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54 of 55 people found the following review helpful
5.0 out of 5 stars An engrossing page turner for the mathematically inclined
Wow! I just finished this one and was sad to see it end. The writing is so compelling that I had to stay up to finish it in one sitting. If you are not familiar with Fermat's Last Theorem and why it is such a "big deal", let me just tantalize you by saying that it is basically a "generalized" version of the Pythagorean theorem (the one involving...
Published on May 15, 2000 by LackOfDiscipline

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14 of 16 people found the following review helpful
3.0 out of 5 stars A riproaring romp through the history of maths
Pierre de Fermat was a state official in seventeenth century France. Forbidden from fraternizing with the locals (whom he might meet in the course of business) he resorted to a solitary hobby -- mathematics. His talent was prodigious, but he was notorious for leaving only sketches of the proofs of his conjectures for others to complete. Over the centuries, all his...
Published on September 15, 1998


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54 of 55 people found the following review helpful
5.0 out of 5 stars An engrossing page turner for the mathematically inclined, May 15, 2000
By 
LackOfDiscipline (FLAGSTAFF, AZ USA) - See all my reviews
This review is from: Fermat's Enigma: The Epic Quest to Solve the World's Greatest Mathematical Problem (Paperback)
Wow! I just finished this one and was sad to see it end. The writing is so compelling that I had to stay up to finish it in one sitting. If you are not familiar with Fermat's Last Theorem and why it is such a "big deal", let me just tantalize you by saying that it is basically a "generalized" version of the Pythagorean theorem (the one involving right triangles, which you have surely seen if you have ever taken trigonometry in high school), although it asserts that higher forms of the Pythagorean-style equation are unsolvable.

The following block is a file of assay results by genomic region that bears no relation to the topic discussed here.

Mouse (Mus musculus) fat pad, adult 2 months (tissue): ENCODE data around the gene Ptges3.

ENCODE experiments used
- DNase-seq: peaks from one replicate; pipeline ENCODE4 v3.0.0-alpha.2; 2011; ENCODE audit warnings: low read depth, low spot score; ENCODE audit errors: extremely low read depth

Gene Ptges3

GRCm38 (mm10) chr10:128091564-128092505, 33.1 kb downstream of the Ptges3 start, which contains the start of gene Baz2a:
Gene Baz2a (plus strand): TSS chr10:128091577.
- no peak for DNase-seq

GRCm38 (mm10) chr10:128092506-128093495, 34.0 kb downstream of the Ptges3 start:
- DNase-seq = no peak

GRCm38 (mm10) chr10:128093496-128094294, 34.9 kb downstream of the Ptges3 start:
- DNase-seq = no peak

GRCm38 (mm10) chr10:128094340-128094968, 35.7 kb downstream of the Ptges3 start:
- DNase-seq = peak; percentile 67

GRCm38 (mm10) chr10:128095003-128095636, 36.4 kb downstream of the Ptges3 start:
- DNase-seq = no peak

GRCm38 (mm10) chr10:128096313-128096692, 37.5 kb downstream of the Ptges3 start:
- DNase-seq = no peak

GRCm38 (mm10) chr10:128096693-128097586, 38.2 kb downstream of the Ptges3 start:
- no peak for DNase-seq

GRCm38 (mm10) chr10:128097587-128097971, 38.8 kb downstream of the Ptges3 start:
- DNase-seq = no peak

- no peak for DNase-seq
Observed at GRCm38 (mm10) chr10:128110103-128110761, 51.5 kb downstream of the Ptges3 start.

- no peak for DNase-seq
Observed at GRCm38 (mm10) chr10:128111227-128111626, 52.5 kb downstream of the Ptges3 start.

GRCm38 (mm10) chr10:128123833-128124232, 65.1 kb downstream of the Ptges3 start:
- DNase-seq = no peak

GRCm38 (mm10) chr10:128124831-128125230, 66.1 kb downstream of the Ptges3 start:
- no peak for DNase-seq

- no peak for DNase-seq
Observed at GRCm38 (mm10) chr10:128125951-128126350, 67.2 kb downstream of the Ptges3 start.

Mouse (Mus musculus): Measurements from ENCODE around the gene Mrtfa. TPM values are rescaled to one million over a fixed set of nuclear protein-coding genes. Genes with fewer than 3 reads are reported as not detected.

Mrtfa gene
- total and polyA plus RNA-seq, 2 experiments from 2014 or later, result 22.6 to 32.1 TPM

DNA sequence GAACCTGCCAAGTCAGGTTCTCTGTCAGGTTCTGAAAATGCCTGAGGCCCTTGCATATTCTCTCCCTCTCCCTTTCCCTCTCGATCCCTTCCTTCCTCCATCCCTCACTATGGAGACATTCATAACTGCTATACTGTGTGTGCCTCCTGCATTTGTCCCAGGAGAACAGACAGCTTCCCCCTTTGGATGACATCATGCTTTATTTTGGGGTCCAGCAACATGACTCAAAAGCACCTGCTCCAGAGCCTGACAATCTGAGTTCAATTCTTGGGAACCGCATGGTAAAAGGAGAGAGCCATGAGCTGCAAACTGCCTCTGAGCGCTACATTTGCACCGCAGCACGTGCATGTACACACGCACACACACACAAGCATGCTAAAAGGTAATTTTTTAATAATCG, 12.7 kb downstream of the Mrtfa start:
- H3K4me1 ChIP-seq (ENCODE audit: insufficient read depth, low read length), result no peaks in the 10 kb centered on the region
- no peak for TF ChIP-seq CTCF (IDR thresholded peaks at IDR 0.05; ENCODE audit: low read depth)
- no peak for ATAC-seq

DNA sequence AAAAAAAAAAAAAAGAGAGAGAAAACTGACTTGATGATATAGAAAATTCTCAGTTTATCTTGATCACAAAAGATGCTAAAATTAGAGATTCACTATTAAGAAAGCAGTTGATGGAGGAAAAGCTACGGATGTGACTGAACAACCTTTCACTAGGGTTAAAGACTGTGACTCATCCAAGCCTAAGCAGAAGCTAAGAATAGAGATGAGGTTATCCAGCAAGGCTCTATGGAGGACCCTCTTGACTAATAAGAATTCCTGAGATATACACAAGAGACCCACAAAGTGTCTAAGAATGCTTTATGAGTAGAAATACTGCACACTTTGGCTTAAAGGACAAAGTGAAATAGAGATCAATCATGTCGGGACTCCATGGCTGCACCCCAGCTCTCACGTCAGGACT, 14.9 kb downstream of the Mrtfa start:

Singh gives an exquisitely detailed history of the problem going all the way back to its ancient Greek roots (i.e. Pythagoras), proceeds through numerous failed attempts to solve Fermat's challenging theorem by the great mathematicians that succeeded him, and finally concludes with the (initially uncertain) triumph of Andrew Wiles, who posessed the genius to prove the Taniyama-Shimura conjecture (which implies the truth of FLT) and solidify a previously precarious bridge to vast new mathematical wonderlands.
If you enjoyed mathematics at some point in your life and think that interest may still be lingering within you, then you may want to get this one fast - your curiousity and admiration will be revived. One of the best mathematical popularizations around, and an historic scientific/intellectual achievement supremely documented.
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72 of 75 people found the following review helpful
5.0 out of 5 stars A fantastic trip through mathematics and history, November 18, 2000
This review is from: Fermat's Enigma: The Epic Quest to Solve the World's Greatest Mathematical Problem (Paperback)
After enjoying Singh's "The Code Book" I picked up a copy of Fermat's Enigma. The problem itself was somewhat interesting to me, but I hoped Singh presentation of the story would be as good as "The Code Book". I wasn't disappointed. The solution to the problem is wrapped in a compelling story that takes you through the history of mathematics, starting before Fermat's time. Along the way Singh takes time to point out both the highlights and tragedies of mathematics, while weaving in elements of Andrew Wiles' life.
While the math behind the final solution to be problem may be out of reach for most people, Singh successfully communicates the essence of the mathematics used. The book is not complex or saturated with equations and is accessible to just about anyone. For those more interested in the mathematics, Singh includes a complete set of appendices containing problems and proofs from each era of mathematics he discusses.
All in all, a great read. Highly recommended.
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37 of 37 people found the following review helpful
5.0 out of 5 stars Superb combination of historical progress and modern drama., May 22, 2000